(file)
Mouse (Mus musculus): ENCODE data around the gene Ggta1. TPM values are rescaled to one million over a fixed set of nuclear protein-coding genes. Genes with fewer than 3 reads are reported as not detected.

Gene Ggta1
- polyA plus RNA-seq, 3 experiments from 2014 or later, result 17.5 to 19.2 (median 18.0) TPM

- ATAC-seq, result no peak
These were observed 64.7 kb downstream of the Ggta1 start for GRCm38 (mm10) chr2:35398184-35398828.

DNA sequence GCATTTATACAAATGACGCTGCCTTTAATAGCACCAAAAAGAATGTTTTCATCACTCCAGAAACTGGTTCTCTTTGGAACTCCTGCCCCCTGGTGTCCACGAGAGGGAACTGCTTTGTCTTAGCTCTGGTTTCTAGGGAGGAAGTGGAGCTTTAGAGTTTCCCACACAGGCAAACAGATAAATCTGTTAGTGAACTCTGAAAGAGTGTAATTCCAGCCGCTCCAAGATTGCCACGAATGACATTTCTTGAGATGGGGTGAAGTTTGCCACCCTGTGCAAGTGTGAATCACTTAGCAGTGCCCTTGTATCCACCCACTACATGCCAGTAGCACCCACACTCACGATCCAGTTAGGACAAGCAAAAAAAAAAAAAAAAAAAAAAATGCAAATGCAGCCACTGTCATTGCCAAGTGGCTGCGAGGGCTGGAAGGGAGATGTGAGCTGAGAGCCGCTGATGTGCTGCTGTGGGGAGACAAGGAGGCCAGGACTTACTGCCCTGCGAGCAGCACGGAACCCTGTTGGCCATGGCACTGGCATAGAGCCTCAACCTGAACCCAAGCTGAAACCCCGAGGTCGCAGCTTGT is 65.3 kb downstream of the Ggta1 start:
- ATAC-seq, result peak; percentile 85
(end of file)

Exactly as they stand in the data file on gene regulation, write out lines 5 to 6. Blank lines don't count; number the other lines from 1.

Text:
These were observed 64.7 kb downstream of the Ggta1 start for GRCm38 (mm10) chr2:35398184-35398828.

DNA sequence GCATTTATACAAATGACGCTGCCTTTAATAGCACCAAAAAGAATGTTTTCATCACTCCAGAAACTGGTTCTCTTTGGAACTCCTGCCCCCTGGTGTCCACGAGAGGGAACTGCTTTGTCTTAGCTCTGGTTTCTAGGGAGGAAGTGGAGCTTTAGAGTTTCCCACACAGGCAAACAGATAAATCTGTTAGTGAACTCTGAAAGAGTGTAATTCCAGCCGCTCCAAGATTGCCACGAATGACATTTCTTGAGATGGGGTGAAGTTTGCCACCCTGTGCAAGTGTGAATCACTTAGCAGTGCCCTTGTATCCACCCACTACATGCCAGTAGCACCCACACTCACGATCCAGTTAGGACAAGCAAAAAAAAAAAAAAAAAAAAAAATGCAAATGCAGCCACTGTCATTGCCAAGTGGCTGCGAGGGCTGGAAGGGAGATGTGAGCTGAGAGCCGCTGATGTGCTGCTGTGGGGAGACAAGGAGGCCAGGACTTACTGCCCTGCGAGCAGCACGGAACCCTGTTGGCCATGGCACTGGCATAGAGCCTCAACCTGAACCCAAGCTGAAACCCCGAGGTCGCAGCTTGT is 65.3 kb downstream of the Ggta1 start: